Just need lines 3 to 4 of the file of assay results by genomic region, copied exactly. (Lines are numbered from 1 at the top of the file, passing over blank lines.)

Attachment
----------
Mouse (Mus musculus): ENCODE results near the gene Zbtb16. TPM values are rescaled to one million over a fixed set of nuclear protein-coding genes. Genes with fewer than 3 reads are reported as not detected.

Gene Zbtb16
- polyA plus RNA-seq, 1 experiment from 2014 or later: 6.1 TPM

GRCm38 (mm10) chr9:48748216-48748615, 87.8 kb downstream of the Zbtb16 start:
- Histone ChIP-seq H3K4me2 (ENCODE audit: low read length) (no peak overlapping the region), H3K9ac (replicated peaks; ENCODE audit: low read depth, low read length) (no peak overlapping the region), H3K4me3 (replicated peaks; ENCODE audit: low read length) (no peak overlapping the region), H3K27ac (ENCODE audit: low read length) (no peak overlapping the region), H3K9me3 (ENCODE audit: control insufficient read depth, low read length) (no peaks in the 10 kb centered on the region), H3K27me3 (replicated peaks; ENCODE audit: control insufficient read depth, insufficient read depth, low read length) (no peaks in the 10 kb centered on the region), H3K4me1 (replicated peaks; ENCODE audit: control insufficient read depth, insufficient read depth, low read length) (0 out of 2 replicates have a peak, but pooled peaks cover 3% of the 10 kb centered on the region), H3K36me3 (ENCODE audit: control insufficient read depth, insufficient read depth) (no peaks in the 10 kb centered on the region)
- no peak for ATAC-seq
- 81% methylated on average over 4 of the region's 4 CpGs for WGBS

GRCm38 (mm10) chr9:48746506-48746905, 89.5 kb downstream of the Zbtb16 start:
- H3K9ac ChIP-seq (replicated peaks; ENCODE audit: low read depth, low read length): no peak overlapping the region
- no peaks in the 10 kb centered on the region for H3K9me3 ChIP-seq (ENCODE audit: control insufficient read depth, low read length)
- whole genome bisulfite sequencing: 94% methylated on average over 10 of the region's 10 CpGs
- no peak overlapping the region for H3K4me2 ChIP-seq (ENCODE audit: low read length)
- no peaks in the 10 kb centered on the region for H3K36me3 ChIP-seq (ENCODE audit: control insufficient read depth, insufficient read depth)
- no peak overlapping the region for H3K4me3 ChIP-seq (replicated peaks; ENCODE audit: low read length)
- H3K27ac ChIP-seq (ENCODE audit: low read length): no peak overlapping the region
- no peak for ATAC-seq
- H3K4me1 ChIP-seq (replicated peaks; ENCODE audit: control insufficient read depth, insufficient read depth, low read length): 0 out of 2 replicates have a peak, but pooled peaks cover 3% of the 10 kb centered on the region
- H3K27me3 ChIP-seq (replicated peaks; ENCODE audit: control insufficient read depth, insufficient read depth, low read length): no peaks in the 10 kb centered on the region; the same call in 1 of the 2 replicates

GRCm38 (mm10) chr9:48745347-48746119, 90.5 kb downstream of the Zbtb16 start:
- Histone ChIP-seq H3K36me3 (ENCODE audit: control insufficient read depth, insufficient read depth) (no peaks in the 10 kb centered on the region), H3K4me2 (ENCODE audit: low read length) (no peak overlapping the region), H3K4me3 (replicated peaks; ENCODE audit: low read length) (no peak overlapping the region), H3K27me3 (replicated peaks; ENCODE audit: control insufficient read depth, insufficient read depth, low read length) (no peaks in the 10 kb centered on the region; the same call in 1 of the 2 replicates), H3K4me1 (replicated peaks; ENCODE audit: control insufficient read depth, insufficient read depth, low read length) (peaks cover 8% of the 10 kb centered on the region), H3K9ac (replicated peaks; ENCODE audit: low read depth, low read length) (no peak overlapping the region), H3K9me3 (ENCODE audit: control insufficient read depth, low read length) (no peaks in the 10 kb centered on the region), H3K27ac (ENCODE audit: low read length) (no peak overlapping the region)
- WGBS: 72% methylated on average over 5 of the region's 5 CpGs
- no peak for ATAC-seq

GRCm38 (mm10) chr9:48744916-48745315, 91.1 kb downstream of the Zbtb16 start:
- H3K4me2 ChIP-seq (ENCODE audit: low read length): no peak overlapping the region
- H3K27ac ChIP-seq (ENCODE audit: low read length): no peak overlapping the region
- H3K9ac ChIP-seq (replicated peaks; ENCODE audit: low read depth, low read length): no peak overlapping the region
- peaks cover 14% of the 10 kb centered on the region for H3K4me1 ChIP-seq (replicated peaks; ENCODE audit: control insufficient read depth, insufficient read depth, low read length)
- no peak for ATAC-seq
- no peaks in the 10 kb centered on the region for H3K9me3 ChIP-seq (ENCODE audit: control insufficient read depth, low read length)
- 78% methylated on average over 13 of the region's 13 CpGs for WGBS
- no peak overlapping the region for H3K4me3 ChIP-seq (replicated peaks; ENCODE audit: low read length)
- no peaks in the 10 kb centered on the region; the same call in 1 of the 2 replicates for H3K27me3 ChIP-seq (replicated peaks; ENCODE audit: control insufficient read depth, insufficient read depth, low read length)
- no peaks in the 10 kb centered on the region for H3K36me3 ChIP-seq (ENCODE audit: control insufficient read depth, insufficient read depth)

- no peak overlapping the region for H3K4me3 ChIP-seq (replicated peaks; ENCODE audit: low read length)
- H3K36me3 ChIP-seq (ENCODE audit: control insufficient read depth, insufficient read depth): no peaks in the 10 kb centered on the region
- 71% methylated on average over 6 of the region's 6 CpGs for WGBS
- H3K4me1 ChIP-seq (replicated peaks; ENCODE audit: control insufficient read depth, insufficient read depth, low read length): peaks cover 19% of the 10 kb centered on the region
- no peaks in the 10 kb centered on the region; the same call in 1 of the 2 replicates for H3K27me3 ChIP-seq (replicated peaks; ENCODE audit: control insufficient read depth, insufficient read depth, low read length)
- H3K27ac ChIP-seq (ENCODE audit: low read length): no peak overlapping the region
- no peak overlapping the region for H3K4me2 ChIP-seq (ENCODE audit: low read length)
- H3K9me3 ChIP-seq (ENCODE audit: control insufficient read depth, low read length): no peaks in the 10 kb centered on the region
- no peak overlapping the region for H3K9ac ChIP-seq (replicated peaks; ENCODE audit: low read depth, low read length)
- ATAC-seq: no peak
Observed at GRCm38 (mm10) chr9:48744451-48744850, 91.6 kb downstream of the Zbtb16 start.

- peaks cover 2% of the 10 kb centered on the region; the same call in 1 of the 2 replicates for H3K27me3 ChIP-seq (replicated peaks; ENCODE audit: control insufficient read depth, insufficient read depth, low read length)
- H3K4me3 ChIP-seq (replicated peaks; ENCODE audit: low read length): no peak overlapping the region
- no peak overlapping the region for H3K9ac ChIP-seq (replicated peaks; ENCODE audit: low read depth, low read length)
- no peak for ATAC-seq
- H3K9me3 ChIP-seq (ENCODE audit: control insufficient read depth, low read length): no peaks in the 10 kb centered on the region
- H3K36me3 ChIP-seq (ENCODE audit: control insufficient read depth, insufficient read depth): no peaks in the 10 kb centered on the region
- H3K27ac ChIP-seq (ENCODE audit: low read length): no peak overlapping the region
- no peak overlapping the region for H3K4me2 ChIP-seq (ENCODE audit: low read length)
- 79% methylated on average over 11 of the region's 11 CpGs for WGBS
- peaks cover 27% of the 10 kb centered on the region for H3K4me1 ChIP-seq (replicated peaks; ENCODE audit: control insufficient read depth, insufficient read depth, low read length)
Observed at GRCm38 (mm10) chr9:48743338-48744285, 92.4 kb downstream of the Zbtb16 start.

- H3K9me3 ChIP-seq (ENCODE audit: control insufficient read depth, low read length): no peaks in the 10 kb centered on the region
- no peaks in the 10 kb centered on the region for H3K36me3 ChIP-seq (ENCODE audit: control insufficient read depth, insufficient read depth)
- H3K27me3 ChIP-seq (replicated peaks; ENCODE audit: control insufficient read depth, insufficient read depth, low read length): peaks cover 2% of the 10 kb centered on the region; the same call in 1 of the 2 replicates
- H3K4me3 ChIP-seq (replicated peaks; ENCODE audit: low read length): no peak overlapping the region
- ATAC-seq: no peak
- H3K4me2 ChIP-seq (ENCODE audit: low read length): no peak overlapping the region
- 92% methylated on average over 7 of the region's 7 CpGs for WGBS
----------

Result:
- polyA plus RNA-seq, 1 experiment from 2014 or later: 6.1 TPM

GRCm38 (mm10) chr9:48748216-48748615, 87.8 kb downstream of the Zbtb16 start: